• God has many sons and there are gods many and lords many but to us (the apostles) there is but one God, the Father (and one KURIOS, who was made KURIOS because he obeyed GOD! "Wherefore God also highly exalted him and gave him the name". Eternally co-equal? I think not. – Ruminator Nov 6 '18 at 20:31
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"Didst create all things for thy Name's sake"

This is a phrase which means "for thy glory"

Psalm 23 (DRB)

A psalm for David.

The Lord ruleth me: and I shall want nothing. 2 He hath set me in a place of pasture. He hath brought me up, on the water of refreshment: 3 he hath converted my soul. He hath led me on the paths of justice, for his own name's sake. 4 For though I should walk in the midst of the shadow of death, I will fear no evils, for thou art with me. Thy rod and thy staff, they have comforted me. 5 Thou hast prepared a table before me against them that afflict me. Thou hast anointed my head with oil; and my chalice which inebriateth me, how goodly is it! 6 And thy mercy will follow me all the days of my life. And that I may dwell in the house of the Lord unto length of days.

Ezekiel 20:44 (DRB)

And you shall know that I am the Lord, when I shall have done well by you for my own name's sake, and not according to your evil ways, nor according to your wicked deeds, O house of Israel, saith the Lord God.

Deuteronomy 26:19 (DRB)

And to make thee higher than all nations which he hath created, to his own praise, and name, and glory: that thou mayst be a holy people of the Lord thy God, as he hath spoken.

This could also be a type of Jesus, since "all things have been created through him and for him" (Colossians 1:16).

"We give thanks to thee, O Holy Father, for thy Holy Name which thou didst make to tabernacle in out hearts"

This is, seemingly, an adaptation of or allusion to the priestly prayer of Jesus in John 17 (11-12):

...Holy Father, keep them in thy name [which] thou has given me; that they may be one, as we also are. 12 While I was with them, I kept them in thy name. Those whom thou gavest me have I kept; and none of them is lost, but the son of perdition, that the scripture may be fulfilled.

A few things:

  • The be "lost" or damned is to not be kept in the Name of the Father
  • Jesus 'has' the Name of the Father (Cf. Exodus 23:21)
  • Jesus prays that the Father will continue to keep them in His name even after He leaves them for heaven

Philippians 2:5-11

5 Let this disposition be in you which was also in Christ Jesus: 6 who, being by nature in the form of God, did not deem equality with God robbery, 7 but emptied himself, taking the form of a slave, being made in the likeness of men. And being found as man, 8 he humbled himself to the point of death: even the death of the cross. 9 For which reason also God greatly exalted him, and gave him the name that is above every name: 10 so that at the name of Jesus every knee should bow—of those in heaven, those on earth, and those under the earth—11 and every tongue confess that Jesus is Lord, to the glory of God the Father.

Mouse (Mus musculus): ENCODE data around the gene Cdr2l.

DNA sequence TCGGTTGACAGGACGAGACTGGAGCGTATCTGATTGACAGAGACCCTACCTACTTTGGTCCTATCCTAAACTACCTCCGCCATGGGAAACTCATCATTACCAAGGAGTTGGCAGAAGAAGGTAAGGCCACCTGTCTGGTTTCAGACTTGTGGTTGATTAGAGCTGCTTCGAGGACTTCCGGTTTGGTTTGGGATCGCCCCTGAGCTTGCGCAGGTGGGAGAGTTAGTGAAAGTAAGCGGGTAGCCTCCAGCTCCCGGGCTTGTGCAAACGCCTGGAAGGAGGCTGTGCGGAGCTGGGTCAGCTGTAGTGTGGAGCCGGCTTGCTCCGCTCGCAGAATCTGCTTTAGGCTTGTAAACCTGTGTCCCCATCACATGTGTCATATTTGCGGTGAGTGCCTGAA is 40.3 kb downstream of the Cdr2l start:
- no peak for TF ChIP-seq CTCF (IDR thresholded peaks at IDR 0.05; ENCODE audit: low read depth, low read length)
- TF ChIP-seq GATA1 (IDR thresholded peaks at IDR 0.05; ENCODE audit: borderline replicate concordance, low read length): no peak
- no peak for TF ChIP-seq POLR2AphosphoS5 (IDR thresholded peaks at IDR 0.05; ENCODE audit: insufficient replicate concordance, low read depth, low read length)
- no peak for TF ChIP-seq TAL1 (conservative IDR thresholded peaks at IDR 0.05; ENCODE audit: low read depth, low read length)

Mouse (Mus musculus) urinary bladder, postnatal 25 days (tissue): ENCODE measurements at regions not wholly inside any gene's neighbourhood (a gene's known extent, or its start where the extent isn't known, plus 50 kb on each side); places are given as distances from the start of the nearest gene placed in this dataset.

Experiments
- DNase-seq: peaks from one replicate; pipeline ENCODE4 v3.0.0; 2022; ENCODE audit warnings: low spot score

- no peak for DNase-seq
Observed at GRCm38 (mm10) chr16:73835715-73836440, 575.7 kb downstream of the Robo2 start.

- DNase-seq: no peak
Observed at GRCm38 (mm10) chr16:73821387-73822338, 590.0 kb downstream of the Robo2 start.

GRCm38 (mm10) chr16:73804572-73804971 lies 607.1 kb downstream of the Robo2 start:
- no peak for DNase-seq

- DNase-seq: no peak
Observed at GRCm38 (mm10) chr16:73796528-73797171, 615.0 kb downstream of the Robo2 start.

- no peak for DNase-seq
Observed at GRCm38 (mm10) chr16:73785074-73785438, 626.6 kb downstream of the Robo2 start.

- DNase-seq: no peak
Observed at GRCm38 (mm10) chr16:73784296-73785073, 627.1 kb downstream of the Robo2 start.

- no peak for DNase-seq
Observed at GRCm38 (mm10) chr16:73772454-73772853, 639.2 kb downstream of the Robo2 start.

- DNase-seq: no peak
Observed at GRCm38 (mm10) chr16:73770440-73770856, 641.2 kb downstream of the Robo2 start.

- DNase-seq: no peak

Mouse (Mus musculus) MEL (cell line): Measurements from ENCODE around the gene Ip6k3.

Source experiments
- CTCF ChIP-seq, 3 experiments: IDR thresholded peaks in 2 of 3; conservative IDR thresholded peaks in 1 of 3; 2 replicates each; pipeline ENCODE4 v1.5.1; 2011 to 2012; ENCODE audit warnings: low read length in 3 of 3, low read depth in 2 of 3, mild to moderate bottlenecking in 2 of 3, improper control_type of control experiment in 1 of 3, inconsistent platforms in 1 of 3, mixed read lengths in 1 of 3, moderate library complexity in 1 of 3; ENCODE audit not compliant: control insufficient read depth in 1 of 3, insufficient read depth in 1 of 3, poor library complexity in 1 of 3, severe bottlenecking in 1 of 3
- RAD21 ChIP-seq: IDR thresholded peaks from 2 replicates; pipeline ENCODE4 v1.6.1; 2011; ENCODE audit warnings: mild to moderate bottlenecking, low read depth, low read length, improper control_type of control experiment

It seems that the divine life, authority, or power is meant by "name" when it is יהוהs given to someone. As such, in the Eucharistic context where God made His name to dwell in their hearts, this is the life-giving body, blood, soul, divinity of Jesus these words are in thanks for (Cf. John 6:57).

There is a similar part in the Tridentine Liturgy which says:

O God, Who in creating man didst exalt his nature very wonderfully and yet more wonderfully didst establish it anew: by the mystery signified in the mingling of this water and wine, grant us to have part in the Godhead of Him Who hath vouchsafed to share our humanity, Jesus Christ, Thy Son, Our Lord, Who liveth and reigneth with Thee in the unity of the Holy Ghost, God; world without end. Amen.

This is similar to the 'gave man gifts of mundane food and drink, but then gave him spiritual food and drink; humanity, divine life' theme of chapter X.

Cf. 2 Peter 1:3.

It could also therefore be the Holy Ghost, through which the Father and the Son dwell in the hearts of men.

All three share "the Name" (Matthew 28:19), since the Son and the Father are essentially מלכי יהוה—communicators of the presence and divinity of the Father,having it themselves—or rather being the very communication of God itself (John 1:1).

  • I think "I have kept them in your name" is a shepherding term. I have "guarded" the sheep. "In you name" means that everything that Jesus said or did he did on his God's authority: KJV John 5:43: "I am come in my Father's name, and ye receive me not: if another shall come in his own name, him ye will receive." – Ruminator Nov 6 '18 at 22:29
  • There are multiple nuances to the word name in Semitic use. The one here would then be 'capacity or authority'. The name in which the people of God are safe would be 'identity with and thus benefiting from the protection/life of.' – Sola Gratia Nov 6 '18 at 22:48
  • Well, language differences aside, there does seem to be something terribly wrong in the transmission of God's name, don't you think? I mean, it's in the Hebrew Bible thousands of times and always with great import. It sounds that I'm to understand that the whole concept of "name" kind of went soft. – Ruminator Nov 6 '18 at 22:58
  • I think you're taking Name in a way other than the "making a name for himself" kind of 'name.' It's not a name with vowels and consonants. – Sola Gratia Nov 7 '18 at 15:26
  • But 7000 times in the OT it appears in consonants and the vowels were added later by the Masoretes. Please see my answer here: hermeneutics.stackexchange.com/questions/35179/… – Ruminator Nov 7 '18 at 15:39